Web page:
JB’s Best of the Last Decade

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These sorts of lists are really pointless. I look at the lists from others – lists of books, lists of movies, lists of albums or songs – and I rarely agree with them. Hell, in the Rolling Stone‘s lists I don’t even know who most of the singers are – but then I’m now in my 60s and never was very hip…

But they are a way to look back on what you read and to see what stood up to time. Books that may’ve been on my Best of the Year some time ago don’t hold up to others that were also on one of the lists.

Then, too, it is often impossible to tease out one title from ten years of a favorite author’s books. So I’ll cheat and include some authors whose title really stands in for the entire decade’s worth of books.

And then it is also the case that favorite authors don’t appear on the list because the book of theirs that you really loved was before 2010. That’s the case with Winslow, O’Connell, Estleman, Kerr, Lehane, and Ellroy for instance.

In typing this out I noticed a gap in the center of the decade where no books are listed. That could’ve been an effect of our battles to save the shop and how that colored my enjoyment of what I was reading, and that I did a lot of re-reading of old favorites for comfort.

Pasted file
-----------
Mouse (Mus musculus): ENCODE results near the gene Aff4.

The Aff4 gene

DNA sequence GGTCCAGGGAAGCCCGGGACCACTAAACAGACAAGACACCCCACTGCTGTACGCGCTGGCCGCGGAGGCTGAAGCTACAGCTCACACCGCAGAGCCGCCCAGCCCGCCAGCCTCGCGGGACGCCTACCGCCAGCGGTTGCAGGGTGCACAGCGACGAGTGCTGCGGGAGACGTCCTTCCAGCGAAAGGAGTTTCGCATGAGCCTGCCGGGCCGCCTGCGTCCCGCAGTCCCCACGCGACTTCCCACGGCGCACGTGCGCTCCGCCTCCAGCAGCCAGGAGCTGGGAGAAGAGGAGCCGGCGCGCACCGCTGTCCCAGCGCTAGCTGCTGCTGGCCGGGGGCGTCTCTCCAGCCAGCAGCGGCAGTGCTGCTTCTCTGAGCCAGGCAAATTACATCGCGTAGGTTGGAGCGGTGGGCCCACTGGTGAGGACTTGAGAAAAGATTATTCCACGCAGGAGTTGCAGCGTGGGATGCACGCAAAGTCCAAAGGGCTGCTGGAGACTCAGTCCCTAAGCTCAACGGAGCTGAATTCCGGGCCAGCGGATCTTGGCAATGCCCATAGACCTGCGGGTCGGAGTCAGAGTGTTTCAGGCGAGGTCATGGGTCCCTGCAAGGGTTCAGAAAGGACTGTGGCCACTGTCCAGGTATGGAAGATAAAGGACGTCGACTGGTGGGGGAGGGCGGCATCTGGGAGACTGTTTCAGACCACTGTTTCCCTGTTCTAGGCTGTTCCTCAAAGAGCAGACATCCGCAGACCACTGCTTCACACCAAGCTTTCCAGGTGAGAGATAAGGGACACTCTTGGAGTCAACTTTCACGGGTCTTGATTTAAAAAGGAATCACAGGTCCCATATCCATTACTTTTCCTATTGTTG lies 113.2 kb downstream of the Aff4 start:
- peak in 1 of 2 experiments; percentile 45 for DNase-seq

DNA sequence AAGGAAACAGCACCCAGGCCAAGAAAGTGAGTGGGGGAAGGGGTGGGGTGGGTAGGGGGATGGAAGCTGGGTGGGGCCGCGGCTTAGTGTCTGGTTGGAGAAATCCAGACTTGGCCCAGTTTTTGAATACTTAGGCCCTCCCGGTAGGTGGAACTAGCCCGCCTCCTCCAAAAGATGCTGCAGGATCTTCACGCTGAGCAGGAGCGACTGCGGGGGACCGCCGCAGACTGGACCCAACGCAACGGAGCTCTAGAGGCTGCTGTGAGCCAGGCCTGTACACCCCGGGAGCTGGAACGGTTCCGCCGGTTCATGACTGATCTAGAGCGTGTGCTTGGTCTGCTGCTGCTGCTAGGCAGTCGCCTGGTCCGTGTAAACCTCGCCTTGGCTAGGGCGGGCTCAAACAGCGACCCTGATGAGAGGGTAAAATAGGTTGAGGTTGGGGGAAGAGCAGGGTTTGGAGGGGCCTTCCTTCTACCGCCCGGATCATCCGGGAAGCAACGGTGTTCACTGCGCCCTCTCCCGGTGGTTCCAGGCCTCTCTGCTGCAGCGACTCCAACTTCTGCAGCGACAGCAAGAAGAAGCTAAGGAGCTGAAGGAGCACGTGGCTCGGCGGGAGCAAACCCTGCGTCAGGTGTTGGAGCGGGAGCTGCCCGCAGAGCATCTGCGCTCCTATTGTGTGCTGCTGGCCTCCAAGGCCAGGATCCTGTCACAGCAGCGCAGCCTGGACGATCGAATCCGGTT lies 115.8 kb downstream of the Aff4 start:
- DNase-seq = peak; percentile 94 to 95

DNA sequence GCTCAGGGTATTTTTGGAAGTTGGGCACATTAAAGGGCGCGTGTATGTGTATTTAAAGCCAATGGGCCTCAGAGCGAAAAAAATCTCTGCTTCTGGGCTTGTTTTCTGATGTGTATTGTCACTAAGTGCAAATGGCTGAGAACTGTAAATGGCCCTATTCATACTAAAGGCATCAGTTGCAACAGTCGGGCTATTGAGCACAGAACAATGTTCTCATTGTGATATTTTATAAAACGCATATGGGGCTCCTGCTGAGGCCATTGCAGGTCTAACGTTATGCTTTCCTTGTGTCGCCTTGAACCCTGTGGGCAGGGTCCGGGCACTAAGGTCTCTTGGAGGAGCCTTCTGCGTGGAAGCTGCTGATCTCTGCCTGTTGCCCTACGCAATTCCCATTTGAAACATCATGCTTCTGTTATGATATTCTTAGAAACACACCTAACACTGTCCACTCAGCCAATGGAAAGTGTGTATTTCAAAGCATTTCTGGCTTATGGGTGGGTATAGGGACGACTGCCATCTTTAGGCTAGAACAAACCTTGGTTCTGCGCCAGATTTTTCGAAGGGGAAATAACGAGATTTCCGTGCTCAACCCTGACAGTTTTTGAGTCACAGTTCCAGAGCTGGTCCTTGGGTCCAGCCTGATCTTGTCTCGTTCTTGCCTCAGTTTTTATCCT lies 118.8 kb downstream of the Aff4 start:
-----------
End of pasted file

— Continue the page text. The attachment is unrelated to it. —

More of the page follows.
So, by year published:IMG_1187

2011: Urban Waite, Terror of Living

2011: Peter Spiegelman, Thick as Thieves

2011: Craig Johnson, Hell is Empty

2012: Gillian Flynn, Gone Girl

2012: Jess Walter, Beautiful Ruins

2013: James Lee Burke, Light of the World (would’ve been the perfect end to the series)

2013: Roger Hobbs, Ghost Man

2019: John Connolly, A Book of Bones (but, really, each book is just a chapter of a greater story)

2019: Mike Lawson, House Arrest (stands in for a consistent decade of great works)

Then a few non-fiction titles –

2011: Bill James, True Crime: Reflections on the Celebration of Violence

2015: Rinker Buck, The Oregon Trail: A New American Journey

2019: Adam Higginbotham, Midnight in Chernobyl: The Untold Story of the World’s Greatest Nuclear Disaster

Last thought – I don’t have a Best Book of the Decade. Guess I don’t think like that any more!